ASYLUM/IMMIGRATION, FUNDAMENTAL RIGHTS, JUSTICE AND POLICE, - AN OVERVIEW OF THE AMSTERDAM TREATY

The following is a somewhat desperate attempt to give an intelligible overview over some of the barely intelligible contents of the Amsterdam Treaty, agreed at the Euro-Summit of Amsterdam on the night of 17 June 1997. Please note that this summary is not based on the final treaty text, which is to be formally adopted in October. Since squabbling between the member states on important items of the Treaty began immediately after the end of the Summit, some changes might still occur.

 

Fundamental rights

Section I of the Amsterdam Treaty (on 'Freedom security and justice') begins with essentially symbolic statements of the Union's commitment to "general principles" such as "liberty, democracy, respect for human rights and fundamental freedoms". However, the idea of EU accession to the European Convention on Human Rights (ECHR) has not been realised. Instead the Treaty merely says: "The Union shall respect fundamental rights, as guaranteed by the [ECHR]". This creates the odd situation that the legal protection of individuals against breaches of fundamental rights by the Union is inferior to protection against breaches by its member states, all of whom are signatories of the ECHR.

A procedure is introduced, both in the TEU (Treaty on European Union) and the TEC (Treaty establishing the European Community), which - at least in theory - provides that the Council may exclude a member state until further notice from certain rights under the treaties, including the right of voting in the Council, where a "serious and persistent" breach of the aforementioned general principles has been established. The proposal to initiate a procedure aiming merely to determine the existence of a breach by a member state, must be made by one third of the member states and approved unanimously by the EU Council (meeting of the Heads of State or Government). The decision to suspend the rights of the member state concerned is taken by the Council, acting by a qualified majority.

A "Declaration to the Final Act on the abolition of the death penalty" merely "recalls" the protocol to the ECHR providing for the abolition of the death penalty, and notes that since the signature of this Protocol in 1983, "the death penalty has been abolished in most of the Member States of the Union and has not been applied in any of them".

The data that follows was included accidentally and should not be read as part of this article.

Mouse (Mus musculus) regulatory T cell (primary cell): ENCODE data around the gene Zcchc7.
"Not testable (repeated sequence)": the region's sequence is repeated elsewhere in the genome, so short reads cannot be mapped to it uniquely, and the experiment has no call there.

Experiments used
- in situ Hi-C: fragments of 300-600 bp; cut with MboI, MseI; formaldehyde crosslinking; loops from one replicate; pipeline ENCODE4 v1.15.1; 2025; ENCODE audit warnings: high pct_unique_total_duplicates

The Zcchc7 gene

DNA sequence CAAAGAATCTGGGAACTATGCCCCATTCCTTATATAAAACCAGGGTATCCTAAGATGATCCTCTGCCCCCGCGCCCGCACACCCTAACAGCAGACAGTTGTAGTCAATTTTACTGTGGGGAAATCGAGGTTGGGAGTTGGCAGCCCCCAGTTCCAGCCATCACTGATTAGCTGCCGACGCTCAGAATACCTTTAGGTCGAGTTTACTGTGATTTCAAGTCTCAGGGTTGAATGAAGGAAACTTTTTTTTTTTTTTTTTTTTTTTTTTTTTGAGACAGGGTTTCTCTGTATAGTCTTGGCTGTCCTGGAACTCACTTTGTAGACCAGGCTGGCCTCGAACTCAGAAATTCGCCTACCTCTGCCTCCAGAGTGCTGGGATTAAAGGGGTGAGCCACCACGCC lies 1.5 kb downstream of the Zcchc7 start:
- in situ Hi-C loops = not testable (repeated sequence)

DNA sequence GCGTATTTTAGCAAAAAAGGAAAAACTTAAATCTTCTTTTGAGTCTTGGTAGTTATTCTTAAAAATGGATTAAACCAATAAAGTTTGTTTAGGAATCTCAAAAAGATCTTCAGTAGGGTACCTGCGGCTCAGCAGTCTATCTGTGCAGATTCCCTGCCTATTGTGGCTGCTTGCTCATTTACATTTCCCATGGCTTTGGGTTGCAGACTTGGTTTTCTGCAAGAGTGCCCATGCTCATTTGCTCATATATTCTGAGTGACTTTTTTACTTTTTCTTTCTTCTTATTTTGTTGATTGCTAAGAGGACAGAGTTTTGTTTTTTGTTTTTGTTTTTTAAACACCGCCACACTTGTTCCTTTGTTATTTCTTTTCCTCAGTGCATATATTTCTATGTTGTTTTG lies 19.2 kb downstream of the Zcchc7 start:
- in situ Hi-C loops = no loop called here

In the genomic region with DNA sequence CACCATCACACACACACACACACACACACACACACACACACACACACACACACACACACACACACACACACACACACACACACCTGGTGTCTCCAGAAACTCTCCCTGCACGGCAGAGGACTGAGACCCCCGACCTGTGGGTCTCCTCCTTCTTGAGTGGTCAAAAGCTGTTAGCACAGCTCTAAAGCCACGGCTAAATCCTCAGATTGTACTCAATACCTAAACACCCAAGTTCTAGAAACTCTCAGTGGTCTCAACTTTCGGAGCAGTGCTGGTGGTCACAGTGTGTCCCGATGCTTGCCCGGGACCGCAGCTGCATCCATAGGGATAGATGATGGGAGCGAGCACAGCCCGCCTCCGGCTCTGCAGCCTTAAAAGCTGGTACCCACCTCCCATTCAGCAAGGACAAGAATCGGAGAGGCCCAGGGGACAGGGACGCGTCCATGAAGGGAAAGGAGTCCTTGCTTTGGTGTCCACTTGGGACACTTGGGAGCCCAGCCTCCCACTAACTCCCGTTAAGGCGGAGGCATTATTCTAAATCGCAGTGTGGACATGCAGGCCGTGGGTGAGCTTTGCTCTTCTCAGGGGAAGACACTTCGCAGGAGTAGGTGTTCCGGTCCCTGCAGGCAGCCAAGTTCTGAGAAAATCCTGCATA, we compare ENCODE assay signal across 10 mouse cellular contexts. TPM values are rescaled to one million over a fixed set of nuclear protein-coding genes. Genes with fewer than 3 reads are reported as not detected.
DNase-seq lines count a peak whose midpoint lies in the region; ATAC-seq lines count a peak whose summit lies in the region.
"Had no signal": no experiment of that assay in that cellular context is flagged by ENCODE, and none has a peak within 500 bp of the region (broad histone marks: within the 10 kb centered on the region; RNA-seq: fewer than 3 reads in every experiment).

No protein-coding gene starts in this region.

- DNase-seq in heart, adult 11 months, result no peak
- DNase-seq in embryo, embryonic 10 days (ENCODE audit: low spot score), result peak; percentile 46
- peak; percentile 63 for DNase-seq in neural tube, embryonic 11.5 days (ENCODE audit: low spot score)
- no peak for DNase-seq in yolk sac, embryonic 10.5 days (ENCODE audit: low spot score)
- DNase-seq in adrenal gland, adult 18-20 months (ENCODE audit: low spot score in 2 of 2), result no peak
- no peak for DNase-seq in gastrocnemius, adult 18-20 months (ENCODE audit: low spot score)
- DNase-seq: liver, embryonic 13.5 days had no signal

From 1999, the EC Data Protection Directive will apply to processing of personal data by EU institutions and an independent supervisory body shall monitor the correct application of data protection rules. However, bodies within the Justice and Home Affairs framework are not covered. This means, for example, that Europol's handling of personal data will remain outside the scope of the new supervisory body.

A Protocol attached to the TEC provides for the abolition - at least in practice - of the right for citizens of an EU member state to seek asylum in another member state (We will cover this item in the next cl).

 

Free movement of persons, asylum and immigration

A new Title on "Free movement of persons, asylum and immigration" is introduced in the TEC. Thus, formally, the above items are now dealt with within the Community Law framework of the "first pillar". However, during a "transitional period" of 5 years after the entry into force of the Amsterdam Treaty, the Council shall act unanimously and the right of proposal is shared by the Commission and the member states. The Council shall "consult" the European Parliament EP). Jurisdiction of the European Court of Justice (ECJ) is limited to preliminary rulings upon request of a national Court, against whose decisions there is no legal remedy under national law, the Council, the Commission or a member state.

After the 5 year transitional period, aspects of immigration and asylum policy will be subjected to the qualified majority rule, if and only if the Council decides so by unanimous vote and after consulting the EP. In this event, the areas or parts of areas concerned would be governed by the procedure referred to in Article 189b of the TEC, which provides for a stronger say for the EP. The right to propose legislation would be limited to the Commission and the scope of ECJ jurisdiction would be extended.

However, Article H(2) of the revised TEC unequivocally states: "In any event, the Court of Justice shall not have jurisdiction to rule on any measure or decision (...) relating to the maintenance of law and order and the safeguarding of internal security".

Finally, rulings of the ECJ on a question of interpretation of the new Title or of acts of the Community institutions based on this Title shall not apply to judgements of national courts against which there is no national legal remedy.

The Council shall adopt, within the first five years, a number of "measures" with direct legal effect in the member states in the fields covered by the new Title. But due to the requirement of unanimity, this is unlikely to lead to any major changes. Exceptions to the requirement of unanimity are made only for certain measures in respect of visa policies.

The UK, Ireland and Denmark are not bound by the provisions of the new Title and the so-called Schengen acquis, which covers, inter alia, the same areas as the new Title, is incorporated into the framework of the European Union. All this only adds to the extraordinary complexity of decision-making procedures established by the new Title.

 

Police and judicial cooperation